[Request #S64920]

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VOTERS & VOTING

Who Votes, Who Doesn't and Why: Regular Voters, Intermittent Voters, and Those Who Don’t. By the Pew Research Center for the People and the Press. (The Center, Washington, DC) October 18, 2006. 13 p.

Full Text at: people-press.org/reports/pdf/292.pdf

["They vote -– but not always.... They are the intermittent voters: Americans who are registered to vote but do not always make it to the polls. They differ significantly from those who vote regularly. For one thing, they’re less likely to be married than are regular voters. Intermittent voters also are more mistrustful of people compared with those who vote regularly. They also are less angry with government."]

[Request #S64921]

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The 11th Biannual Youth Survey on Politics and Public Service. By the Institute of Politics, Harvard University. (The Institute, Cambridge, Massachusetts) November 2006. 10 p.

Full Text at: www.iop.harvard.edu/pdfs/survey/fall_2006_execsumm.pdf

["In an online survey of more than 2,500 people the institute found that nearly one-third of 18- to 24-year-olds 'definitely' will vote. That's higher than the past record in 1982, when 26.6 percent in that age group punched or filled in ballots. It's a U-turn from Generation X -- born in the late 1960s and most of the 1970s -- and known for apathetic voting habits and general disillusionment with the political system and their role in it." Sacramento Bee (November 3, 2006) 1.]

[Request #S64922]

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HEALTH

HEALTH CARE

Mexican and Central American Immigrants in the United States: Health Care Access. By Elena Zuniga, Xochitl Castaneda, California-Mexico Health Initiative, University of California, and others. (The Initiative, Berkeley, California) 2006. 70 p.

Full Text at: www.ucop.edu/cmhi/documents/hlthcareaccess2006_eng.pdf

["The U.S. health care system has been most successful at covering the health care needs of the youngest immigrants and women, who, in many cases are eligible for and beneficiaries of the public insurance programs. The working-age immigrant population, particularly men, is the least protected. Designing new, financially sustainable medical insurance models for immigrants constitutes an enormous challenge."]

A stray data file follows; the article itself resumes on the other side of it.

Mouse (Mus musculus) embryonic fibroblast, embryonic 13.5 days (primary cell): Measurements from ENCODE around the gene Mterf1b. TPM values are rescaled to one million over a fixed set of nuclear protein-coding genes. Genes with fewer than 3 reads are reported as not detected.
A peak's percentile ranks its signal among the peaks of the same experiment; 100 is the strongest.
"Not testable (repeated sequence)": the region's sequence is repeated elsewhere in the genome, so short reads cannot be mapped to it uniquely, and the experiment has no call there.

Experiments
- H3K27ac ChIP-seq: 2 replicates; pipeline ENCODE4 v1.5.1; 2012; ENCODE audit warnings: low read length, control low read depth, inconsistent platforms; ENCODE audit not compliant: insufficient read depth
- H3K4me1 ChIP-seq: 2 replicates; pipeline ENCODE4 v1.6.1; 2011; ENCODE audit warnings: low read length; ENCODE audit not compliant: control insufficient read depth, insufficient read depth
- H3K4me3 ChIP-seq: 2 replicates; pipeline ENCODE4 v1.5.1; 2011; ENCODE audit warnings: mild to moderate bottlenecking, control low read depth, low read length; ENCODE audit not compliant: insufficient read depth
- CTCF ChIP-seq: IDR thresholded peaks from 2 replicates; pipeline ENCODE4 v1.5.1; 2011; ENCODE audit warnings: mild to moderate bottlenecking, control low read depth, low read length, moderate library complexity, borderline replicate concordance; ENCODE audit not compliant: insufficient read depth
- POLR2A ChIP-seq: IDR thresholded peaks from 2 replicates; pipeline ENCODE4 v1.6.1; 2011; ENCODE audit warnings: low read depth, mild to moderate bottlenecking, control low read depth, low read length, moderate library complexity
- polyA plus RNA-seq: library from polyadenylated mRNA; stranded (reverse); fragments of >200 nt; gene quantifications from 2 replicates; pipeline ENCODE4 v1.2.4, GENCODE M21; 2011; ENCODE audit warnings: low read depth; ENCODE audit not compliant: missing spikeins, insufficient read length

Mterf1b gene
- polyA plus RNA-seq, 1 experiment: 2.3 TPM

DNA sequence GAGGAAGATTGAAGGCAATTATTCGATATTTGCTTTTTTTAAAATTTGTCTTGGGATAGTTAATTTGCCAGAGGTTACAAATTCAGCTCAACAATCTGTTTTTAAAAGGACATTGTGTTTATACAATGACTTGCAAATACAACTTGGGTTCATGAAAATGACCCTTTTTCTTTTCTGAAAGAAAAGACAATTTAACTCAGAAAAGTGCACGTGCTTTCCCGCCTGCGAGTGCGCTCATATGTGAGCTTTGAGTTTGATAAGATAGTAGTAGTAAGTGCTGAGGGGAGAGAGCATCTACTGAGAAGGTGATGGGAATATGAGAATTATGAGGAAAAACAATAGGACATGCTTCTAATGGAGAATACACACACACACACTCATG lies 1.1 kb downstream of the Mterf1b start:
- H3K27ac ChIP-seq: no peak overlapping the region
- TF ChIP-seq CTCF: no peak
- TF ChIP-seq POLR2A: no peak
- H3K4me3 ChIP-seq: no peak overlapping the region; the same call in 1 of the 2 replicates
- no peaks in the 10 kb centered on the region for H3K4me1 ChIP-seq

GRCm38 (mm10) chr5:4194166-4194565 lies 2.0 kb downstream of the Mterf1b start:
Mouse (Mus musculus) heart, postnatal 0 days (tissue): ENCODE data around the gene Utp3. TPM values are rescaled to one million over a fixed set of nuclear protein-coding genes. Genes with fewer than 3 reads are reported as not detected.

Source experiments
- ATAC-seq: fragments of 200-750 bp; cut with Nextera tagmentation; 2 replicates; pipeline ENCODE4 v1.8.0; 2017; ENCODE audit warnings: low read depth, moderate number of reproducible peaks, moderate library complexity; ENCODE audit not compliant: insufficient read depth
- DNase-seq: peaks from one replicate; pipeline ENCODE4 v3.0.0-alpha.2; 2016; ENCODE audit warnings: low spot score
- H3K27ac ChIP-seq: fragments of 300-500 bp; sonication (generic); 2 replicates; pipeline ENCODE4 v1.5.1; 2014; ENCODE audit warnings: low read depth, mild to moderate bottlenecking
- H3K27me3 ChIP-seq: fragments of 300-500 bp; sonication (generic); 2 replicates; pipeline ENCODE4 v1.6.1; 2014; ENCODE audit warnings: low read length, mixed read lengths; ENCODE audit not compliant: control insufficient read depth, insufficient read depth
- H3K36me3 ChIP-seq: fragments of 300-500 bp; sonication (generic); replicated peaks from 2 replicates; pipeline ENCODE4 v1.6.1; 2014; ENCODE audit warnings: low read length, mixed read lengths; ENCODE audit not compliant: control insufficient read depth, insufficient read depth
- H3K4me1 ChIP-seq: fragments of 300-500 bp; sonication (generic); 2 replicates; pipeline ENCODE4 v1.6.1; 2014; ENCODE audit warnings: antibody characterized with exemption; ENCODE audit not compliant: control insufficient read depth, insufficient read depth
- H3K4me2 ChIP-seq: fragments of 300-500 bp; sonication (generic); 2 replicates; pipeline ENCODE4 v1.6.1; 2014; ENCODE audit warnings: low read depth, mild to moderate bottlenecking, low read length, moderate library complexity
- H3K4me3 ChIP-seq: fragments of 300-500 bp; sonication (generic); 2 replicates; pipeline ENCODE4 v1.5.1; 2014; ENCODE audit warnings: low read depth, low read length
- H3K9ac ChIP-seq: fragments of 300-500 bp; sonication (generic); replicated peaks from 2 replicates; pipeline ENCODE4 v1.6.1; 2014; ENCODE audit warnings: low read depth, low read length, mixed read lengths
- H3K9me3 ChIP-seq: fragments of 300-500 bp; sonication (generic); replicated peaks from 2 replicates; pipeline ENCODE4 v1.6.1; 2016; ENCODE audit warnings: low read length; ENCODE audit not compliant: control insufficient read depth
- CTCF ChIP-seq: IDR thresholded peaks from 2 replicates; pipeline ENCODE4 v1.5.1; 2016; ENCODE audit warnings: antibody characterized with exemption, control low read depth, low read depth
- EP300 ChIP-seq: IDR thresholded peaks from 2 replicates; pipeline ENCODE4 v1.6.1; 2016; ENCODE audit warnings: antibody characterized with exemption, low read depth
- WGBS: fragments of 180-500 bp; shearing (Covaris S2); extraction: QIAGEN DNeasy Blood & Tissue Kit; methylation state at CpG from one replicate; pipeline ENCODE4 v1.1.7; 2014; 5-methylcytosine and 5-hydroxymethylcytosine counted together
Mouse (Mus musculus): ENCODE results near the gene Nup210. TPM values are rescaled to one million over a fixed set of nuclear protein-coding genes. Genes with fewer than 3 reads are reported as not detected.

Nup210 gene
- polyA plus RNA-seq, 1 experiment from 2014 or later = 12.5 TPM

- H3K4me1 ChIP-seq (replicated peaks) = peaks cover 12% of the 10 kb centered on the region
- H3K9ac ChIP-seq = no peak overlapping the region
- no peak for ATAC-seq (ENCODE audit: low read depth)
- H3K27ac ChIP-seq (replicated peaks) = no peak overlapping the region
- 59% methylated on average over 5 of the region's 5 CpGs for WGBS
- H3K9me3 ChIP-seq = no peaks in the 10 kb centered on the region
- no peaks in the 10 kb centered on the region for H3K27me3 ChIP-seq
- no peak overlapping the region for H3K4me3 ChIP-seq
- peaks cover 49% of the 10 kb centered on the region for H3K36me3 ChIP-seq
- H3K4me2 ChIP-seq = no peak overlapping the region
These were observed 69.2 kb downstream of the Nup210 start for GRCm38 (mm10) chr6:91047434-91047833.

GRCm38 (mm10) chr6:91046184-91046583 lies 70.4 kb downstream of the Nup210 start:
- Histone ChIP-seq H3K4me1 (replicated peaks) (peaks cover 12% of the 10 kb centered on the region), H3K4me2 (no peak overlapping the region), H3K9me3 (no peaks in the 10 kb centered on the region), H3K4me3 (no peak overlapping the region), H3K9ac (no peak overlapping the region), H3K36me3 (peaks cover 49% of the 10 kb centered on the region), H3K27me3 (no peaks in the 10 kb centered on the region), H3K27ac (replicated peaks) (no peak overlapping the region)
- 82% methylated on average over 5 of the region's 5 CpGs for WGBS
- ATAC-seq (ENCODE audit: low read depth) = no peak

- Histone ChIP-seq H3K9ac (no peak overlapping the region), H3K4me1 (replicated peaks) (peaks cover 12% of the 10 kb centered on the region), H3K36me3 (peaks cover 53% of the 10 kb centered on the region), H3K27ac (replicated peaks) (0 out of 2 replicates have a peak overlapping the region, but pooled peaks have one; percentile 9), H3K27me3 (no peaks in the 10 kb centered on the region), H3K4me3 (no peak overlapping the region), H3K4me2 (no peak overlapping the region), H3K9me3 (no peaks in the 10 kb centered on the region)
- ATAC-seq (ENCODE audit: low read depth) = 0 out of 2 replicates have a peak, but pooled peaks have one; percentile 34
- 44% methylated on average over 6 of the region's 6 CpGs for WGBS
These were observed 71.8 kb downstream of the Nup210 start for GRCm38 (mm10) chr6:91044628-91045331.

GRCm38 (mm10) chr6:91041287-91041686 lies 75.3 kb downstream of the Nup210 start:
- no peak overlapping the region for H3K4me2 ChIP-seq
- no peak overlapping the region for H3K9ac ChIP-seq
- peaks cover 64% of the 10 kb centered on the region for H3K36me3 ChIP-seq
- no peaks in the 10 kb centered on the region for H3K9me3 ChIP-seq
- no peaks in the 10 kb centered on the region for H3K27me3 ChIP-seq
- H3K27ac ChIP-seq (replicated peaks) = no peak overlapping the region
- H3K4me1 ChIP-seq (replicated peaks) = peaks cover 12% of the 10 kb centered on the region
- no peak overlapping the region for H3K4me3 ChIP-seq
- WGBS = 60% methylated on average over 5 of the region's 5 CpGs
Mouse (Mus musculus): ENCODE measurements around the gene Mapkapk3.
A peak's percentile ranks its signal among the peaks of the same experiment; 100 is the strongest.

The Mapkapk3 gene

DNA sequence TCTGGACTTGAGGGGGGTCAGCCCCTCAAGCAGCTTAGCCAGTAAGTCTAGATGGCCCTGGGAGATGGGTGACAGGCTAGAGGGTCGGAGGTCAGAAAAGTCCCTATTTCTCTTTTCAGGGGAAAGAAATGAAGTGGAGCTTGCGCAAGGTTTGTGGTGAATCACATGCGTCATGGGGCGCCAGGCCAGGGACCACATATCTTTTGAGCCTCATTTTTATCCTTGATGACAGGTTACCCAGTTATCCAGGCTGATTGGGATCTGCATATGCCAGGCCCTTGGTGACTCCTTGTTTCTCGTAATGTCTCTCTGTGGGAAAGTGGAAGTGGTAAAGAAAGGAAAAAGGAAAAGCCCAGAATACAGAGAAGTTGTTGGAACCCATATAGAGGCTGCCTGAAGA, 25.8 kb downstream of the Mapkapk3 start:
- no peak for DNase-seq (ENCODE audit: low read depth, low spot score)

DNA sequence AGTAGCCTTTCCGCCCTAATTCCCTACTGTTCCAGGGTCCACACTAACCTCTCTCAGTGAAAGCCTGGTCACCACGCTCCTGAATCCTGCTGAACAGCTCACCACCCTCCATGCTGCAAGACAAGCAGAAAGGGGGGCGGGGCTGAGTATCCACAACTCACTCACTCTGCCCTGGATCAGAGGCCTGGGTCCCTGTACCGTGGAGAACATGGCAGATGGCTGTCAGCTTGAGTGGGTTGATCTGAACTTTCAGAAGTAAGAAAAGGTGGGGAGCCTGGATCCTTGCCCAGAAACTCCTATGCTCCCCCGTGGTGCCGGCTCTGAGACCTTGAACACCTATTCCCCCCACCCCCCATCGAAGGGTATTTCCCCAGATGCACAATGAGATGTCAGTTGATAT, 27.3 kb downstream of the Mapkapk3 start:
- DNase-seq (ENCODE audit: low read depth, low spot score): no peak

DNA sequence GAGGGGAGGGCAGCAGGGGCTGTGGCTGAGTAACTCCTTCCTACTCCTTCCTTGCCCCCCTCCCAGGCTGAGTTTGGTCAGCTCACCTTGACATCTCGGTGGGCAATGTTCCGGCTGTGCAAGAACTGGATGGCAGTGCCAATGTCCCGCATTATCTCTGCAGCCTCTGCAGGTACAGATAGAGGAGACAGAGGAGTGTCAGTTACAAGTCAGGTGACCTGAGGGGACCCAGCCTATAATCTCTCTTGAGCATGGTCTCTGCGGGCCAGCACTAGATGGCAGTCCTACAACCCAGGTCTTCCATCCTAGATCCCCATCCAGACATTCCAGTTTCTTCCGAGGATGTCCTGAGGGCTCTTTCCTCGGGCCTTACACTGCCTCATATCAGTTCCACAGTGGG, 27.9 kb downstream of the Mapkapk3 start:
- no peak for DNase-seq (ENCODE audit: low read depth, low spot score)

[Request #S64923]

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HEALTH INSURANCE

From New England to the Golden Gate Bridge: A Look at Creative Coverage Expansions at the State and Local Levels. By Cristy Gallagher, New America Foundation. (The Foundation, Washington DC) November 2006. 22 p.

Full Text at: www.newamerica.net/files/HPStatePaper_0.pdf

["One trend is for states to find ways to expand coverage by providing subsidies to enable small employers to offer insurance to their workers and their families.... Both Maine and Vermont have creatively reshaped the insurance market for those lacking employer coverage, offering subsidies for those who can not afford to purchase coverage.... Some states have set up programs specifically for individuals lacking access to employer based insurance. These include Utah, Pennsylvania, Oklahoma, and Wyoming.... Illinois, Tennessee, and Pennsylvania are implementing programs to enable all children to have health insurance."]

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UNINSURED

One in Five Californians Were Uninsured in 2005 Despite Modest Gains in Coverage. By Jean Yoon and others, UCLA Center for Health Policy Research. (The Center, Los Angeles, California) October 2006. 4 p.

Full Text at: www.healthpolicy.ucla.edu/pubs/files/CAs_Uninsured_PB.100406.pdf

["Six and one-half million Californians were uninsured for all of some of 2005, a number that is as large as the combined populations of nine other states. The number of uninsured represents one in five children and nonelderly adults.... With one in five nonelderly Californians experiencing uninsurance during the year, the need for reforms of the health insurance system continues unabated."]

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Covering California's Uninsured: Three Practical Options. By Rick Curtis and Ed Neuschler, Institute for Health Policy Solutions. Prepared for the California HealthCare Foundation. (The Foundation, Oakland, California) October 2006. 56 p.

Full Text at: www.chcf.org/topics/download.cfm?pg=insurance&fn=CoveringCaliforniasUninsuredFull%20Report%2Epdf&pid=479606&itemid=125690